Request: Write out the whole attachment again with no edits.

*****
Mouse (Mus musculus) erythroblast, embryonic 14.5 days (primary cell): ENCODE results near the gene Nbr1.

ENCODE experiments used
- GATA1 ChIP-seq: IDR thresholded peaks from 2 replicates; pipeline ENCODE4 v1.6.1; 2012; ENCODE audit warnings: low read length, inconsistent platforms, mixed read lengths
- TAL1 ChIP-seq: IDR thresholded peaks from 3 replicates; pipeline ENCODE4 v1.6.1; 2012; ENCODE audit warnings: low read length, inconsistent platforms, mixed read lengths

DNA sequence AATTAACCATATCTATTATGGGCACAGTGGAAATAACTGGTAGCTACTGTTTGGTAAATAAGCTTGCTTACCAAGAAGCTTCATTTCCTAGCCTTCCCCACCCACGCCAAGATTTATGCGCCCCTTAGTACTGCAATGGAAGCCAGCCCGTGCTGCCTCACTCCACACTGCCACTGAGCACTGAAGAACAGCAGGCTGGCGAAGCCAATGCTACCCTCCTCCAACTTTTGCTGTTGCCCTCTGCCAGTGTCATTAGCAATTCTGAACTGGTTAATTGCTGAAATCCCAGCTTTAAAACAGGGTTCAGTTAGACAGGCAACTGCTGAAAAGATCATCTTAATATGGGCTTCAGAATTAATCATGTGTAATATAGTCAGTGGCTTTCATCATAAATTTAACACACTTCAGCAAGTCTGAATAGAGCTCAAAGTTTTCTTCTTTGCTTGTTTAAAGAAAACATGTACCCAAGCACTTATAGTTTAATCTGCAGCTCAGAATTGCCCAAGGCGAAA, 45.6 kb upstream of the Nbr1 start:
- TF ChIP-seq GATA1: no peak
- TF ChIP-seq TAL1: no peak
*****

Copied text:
Mouse (Mus musculus) erythroblast, embryonic 14.5 days (primary cell): ENCODE results near the gene Nbr1.

ENCODE experiments used
- GATA1 ChIP-seq: IDR thresholded peaks from 2 replicates; pipeline ENCODE4 v1.6.1; 2012; ENCODE audit warnings: low read length, inconsistent platforms, mixed read lengths
- TAL1 ChIP-seq: IDR thresholded peaks from 3 replicates; pipeline ENCODE4 v1.6.1; 2012; ENCODE audit warnings: low read length, inconsistent platforms, mixed read lengths

DNA sequence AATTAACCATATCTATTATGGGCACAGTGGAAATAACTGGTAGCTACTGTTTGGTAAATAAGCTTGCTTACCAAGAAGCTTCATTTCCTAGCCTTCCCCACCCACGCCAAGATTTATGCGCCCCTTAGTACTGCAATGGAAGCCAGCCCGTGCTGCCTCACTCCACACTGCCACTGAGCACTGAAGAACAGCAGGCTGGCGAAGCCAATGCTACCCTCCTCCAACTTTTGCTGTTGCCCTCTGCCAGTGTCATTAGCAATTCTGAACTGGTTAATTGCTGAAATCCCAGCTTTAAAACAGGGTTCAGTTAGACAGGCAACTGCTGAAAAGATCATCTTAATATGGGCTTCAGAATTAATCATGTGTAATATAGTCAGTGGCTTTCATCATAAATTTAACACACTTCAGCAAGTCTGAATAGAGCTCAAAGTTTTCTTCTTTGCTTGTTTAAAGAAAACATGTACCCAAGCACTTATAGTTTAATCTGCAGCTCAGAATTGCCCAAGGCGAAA, 45.6 kb upstream of the Nbr1 start:
- TF ChIP-seq GATA1: no peak
- TF ChIP-seq TAL1: no peak